Gasoline marine engines revolutionized working life on the Columbia River estuary the way cotton gins did in the South, but they don’t get much respect.
In the course of a half a tide, the river can go from mirror-like lake to something resembling a Michael Bay disaster movie. It’s a deceptive monster, one which generations of native and white fishermen were obliged to ride in little wooden boats. Until around 1900, the river’s sailing gillnet boats were at the whim of the wind, relying on canvas and oars to navigate the wild waters of the estuary and ocean plume in pursuit of salmon.
Brave and courageous as they were, there wasn’t much they could do when a typhoon blew itself out on this fatal shore, driving boats onto the rocks like jellyfish drifted up on the beach.
“On May 4, 1880, several dozen commercial fishermen, between 200 and 350 by some accounts, drown in a gale off the mouth of the Columbia River. The small boats are from the Columbia River and Shoalwater (Willapa) Bay and are surprised by winds from the southwest,” David Wilma wrote in a 2006 HistoryLink.org essay.
According to newspaper accounts at the time, this particular disaster wasn’t directly storm-related, but arose from a massive snow melt swelling the river and shotgunning the fishing fleet into the breakers above the Columbia River bar.
“To pull their heavy 24-foot boats against such a current was a feat few of them were capable of, and the only course open to the majority was to face death with fortitude,” the San Francisco Chronicle reported.
The death toll was always only a rough guess — most of the victims’ names were known only to their bereaved families and few bodies washed ashore — but it seems likely that at least dozens died. Even the lofty New York Times considered it significant, at a time when the outside nation ignored the Pacific Northwest even more than now.
Putting yourself in harm’s way to feed your kids: What a genuinely noble thing it was for these men to do night after night and year after year. Many of them first-generation Americans, they deserve to be honored and respected to this day.
Boat expert? Nope
It would be a gross understatement to say mine is not a boating family, so I tread on slippery ground knowledge-wise whenever writing about maritime subjects so close to experienced local hearts.
The first “boat” I was ever on was my older brother Greg’s inflatable yellow rubber dingy. No more than a high school freshman or sophomore, he sent much of one summer up in the mountains planting trees. I recall our parents being mystified about why he’d want to spend part of the proceeds from this sweaty toil on a little blow-up vessel, but I’m sure it sounded literally cool to him to be able to row out into Louis Lake and cast a fishing line. Or maybe Greg just felt the legendary lure of the water: He went onto a career in the U.S. Navy.
In contrast to the USS John F. Kennedy that he later sailed into New York Harbor, Greg’s first vessel wasn’t so much subject to the vagaries of the wind as to gravity: it wallowed in the lake with all the grace of deflated parachute.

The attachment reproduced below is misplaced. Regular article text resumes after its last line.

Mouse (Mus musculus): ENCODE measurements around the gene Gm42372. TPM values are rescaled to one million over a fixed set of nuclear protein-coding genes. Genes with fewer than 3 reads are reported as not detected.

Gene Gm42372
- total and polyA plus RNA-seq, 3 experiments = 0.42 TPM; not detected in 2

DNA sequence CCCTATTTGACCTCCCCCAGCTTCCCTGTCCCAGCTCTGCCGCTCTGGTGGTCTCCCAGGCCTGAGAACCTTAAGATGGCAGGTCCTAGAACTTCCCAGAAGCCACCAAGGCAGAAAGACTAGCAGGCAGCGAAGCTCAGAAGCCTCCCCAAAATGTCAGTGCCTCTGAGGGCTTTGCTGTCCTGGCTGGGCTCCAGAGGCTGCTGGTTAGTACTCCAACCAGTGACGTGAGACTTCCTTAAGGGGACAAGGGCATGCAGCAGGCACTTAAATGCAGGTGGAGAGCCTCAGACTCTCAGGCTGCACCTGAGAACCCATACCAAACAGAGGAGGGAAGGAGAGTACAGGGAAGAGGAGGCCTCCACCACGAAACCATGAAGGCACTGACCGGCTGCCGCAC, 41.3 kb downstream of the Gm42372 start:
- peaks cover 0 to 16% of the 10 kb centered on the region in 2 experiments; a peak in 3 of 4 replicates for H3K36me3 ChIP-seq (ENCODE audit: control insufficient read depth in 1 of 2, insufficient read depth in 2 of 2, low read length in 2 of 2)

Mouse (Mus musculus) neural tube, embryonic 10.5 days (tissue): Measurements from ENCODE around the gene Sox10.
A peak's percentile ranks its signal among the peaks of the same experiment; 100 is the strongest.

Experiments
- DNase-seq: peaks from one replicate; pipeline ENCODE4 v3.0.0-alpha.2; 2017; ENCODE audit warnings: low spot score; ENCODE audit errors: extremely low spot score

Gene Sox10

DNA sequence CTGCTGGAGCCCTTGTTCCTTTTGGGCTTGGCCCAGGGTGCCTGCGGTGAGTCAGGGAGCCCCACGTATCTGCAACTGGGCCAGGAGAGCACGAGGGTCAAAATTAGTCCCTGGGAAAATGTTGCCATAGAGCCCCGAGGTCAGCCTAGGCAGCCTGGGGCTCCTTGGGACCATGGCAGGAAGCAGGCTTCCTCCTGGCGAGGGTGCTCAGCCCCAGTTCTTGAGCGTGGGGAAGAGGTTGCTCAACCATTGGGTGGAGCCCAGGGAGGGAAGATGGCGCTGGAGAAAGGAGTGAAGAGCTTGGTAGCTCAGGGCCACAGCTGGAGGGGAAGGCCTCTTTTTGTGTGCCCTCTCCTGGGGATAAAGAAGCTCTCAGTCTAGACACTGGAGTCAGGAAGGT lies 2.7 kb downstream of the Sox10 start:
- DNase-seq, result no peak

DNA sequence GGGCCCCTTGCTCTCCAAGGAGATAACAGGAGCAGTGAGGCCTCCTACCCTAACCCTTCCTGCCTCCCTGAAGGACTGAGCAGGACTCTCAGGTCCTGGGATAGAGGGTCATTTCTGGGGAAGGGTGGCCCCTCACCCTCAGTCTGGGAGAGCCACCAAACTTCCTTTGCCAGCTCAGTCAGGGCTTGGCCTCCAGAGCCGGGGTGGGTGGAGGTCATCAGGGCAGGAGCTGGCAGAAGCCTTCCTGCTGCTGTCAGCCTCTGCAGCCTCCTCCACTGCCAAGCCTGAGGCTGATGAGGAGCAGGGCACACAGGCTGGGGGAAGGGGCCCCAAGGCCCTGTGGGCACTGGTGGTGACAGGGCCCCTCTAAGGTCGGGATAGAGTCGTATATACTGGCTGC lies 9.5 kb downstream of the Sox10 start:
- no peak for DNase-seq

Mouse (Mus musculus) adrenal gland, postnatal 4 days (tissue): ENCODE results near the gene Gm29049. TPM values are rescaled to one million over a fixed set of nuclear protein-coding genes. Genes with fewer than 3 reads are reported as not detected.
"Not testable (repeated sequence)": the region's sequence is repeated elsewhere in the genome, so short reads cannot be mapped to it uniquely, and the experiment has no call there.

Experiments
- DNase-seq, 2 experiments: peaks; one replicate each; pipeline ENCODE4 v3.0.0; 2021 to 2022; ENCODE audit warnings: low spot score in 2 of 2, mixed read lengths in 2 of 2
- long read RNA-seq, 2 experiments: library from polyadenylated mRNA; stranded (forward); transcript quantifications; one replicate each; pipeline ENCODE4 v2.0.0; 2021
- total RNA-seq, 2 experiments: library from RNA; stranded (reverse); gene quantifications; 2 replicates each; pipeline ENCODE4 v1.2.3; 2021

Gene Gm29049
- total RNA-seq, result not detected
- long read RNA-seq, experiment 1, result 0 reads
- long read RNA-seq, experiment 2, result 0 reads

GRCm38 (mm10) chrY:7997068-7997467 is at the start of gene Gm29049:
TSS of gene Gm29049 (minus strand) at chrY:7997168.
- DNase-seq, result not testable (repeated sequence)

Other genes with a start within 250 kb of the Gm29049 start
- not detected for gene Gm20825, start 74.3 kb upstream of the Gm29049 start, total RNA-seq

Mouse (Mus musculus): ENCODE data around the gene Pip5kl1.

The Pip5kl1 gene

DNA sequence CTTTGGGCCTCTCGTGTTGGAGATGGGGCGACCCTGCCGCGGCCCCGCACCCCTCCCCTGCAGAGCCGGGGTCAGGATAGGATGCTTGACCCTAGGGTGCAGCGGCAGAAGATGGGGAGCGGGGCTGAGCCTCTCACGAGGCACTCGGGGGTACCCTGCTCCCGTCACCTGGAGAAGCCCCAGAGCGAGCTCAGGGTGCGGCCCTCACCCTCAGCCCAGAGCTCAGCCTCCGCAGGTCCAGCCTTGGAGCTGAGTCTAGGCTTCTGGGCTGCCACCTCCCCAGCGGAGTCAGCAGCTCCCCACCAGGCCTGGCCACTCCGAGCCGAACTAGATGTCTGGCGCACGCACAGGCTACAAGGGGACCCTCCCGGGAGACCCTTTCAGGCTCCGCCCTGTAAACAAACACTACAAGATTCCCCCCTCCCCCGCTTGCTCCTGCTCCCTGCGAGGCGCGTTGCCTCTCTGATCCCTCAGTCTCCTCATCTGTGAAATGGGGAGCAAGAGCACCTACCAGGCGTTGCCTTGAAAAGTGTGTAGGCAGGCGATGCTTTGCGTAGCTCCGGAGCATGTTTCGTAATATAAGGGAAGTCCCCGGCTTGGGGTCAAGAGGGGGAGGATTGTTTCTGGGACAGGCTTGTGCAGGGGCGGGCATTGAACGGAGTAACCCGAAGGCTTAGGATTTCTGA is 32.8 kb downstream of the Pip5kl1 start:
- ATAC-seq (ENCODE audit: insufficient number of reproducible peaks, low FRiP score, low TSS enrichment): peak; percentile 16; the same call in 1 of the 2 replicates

Years later, my wife Donna and I spent a day in my rowboat on Grays River. Swept upriver by the tide at a fast walking pace, we foolishly decided not to wait for it to reverse course and flush us back out. Flailing away at the water with heavy wooden oars, I got a taste of the galley slave’s life.
Critically, neither Greg’s boat nor mine had an engine.
Boys like our motors
Imagine what it would have been like to learn in 1903 or 1910 or so that you no longer had to fight the water on your own? Instead, the advanced technology of a relatively portable gas engine could free you of drudgery and the life-endangering perils of a lee shore, driven by the wind into breakers or rocks. It would be like handing a rifle to a spear-carrying lion hunter.
This Feb. 10, 1910 letter to the Columbia River Packers Association is one of many examples how this technology transfixed the fishing community:
Will you please send me a 6 to 8 [horsepower] 2 cylinder outfit? If you are satisfy, I will installed this engine on one of your boats for fishing the coming season. By having the gasoline motor, I could catch more fish. I got this book [a Fairbanks-Morse engine brochure] to buy the engine good and cheap, that’s why I want you to look at it. If you will send for it, let me know. And I will come ashore and talk to you personally. I was for the last 3 or 4 years trying get one. But Willie Tallant was very hard to do anything for his fisherman. Now if you will make up you mind to get one please let me know.
I remain yours truly, G. Marcelli, SS Rose City, Astoria, Ore.
Mr. Marcelli’s grammar might be a little rough, but lots of us today can easily empathize with his sentiments. I mean, who wouldn’t love to have a shiny new marine motor? I dearly hope he got his wish.
Called hit-and-miss engines — Wikipedia has a good explanation at tinyurl.com/zqgvkw8 — this invention spread faster than an oil slick through the U.S. economy, being adapted to countless uses besides boat motors. They made a “POP whoosh whoosh whoosh whoosh POP” noise that is slightly crazy-making after 10 minutes or so.
Less of a maintenance chore than older steam engines, they’re fairly easy to understand and fix. This is in shark contrast to modern auto engines that scare all but seasoned professionals like my brother, Maybe it is a prototypical rural thing, but it’d be fun to know that you had the ability to repair a tool so essential to your life. Combining logical design with almost-sculptural curves, gasoline marine engines are elegant solutions to real needs.
I wonder if my wife would let me keep one in the living room.